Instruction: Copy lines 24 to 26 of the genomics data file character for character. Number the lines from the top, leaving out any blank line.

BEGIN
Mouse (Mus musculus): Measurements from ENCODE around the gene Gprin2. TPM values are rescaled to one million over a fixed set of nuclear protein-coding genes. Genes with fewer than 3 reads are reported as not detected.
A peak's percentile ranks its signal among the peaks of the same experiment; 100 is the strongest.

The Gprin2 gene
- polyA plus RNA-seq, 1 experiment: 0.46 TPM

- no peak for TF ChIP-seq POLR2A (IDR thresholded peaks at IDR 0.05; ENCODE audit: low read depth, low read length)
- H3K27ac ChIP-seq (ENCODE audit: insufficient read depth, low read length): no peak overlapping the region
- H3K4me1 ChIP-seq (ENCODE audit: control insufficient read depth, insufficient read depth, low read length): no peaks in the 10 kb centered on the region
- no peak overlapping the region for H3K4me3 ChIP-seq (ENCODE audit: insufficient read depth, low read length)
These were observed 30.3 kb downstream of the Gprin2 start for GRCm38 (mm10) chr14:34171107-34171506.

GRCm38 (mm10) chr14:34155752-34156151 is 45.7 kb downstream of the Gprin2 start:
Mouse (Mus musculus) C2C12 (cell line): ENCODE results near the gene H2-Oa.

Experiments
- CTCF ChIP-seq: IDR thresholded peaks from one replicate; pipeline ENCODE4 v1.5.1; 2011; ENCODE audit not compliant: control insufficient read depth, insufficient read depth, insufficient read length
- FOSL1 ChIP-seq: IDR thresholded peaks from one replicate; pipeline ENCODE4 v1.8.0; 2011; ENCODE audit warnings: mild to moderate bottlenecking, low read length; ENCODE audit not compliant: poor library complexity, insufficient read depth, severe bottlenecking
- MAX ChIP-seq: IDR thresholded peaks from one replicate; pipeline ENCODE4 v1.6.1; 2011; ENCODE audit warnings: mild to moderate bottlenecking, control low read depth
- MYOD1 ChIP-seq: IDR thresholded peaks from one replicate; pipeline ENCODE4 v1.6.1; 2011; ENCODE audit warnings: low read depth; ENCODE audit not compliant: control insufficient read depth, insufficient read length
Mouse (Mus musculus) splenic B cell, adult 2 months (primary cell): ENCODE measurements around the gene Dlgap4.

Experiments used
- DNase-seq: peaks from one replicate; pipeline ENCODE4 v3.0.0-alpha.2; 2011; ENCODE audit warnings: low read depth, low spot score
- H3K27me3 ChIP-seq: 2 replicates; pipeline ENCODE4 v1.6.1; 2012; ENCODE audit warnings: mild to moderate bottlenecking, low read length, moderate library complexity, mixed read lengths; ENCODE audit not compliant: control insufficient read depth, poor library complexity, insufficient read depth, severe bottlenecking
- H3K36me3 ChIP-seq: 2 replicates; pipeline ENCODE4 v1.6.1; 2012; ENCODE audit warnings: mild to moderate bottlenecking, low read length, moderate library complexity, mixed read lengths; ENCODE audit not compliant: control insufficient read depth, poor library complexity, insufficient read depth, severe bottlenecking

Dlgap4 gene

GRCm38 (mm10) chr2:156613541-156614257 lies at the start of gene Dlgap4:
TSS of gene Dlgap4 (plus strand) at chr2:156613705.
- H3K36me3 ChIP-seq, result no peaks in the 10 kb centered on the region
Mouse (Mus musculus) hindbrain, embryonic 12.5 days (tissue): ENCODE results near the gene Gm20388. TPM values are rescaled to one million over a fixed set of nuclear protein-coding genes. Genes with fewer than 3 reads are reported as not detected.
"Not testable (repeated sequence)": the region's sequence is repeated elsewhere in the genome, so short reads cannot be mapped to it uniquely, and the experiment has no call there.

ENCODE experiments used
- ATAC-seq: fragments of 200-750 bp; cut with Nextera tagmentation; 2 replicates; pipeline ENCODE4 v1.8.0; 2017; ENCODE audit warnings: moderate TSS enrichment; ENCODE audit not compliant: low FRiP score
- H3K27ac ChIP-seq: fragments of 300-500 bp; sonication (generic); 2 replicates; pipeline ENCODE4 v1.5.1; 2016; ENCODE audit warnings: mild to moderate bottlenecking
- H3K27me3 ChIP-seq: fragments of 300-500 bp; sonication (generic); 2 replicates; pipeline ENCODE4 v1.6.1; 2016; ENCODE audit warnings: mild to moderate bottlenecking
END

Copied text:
TSS of gene Dlgap4 (plus strand) at chr2:156613705.
- H3K36me3 ChIP-seq, result no peaks in the 10 kb centered on the region
Mouse (Mus musculus) hindbrain, embryonic 12.5 days (tissue): ENCODE results near the gene Gm20388. TPM values are rescaled to one million over a fixed set of nuclear protein-coding genes. Genes with fewer than 3 reads are reported as not detected.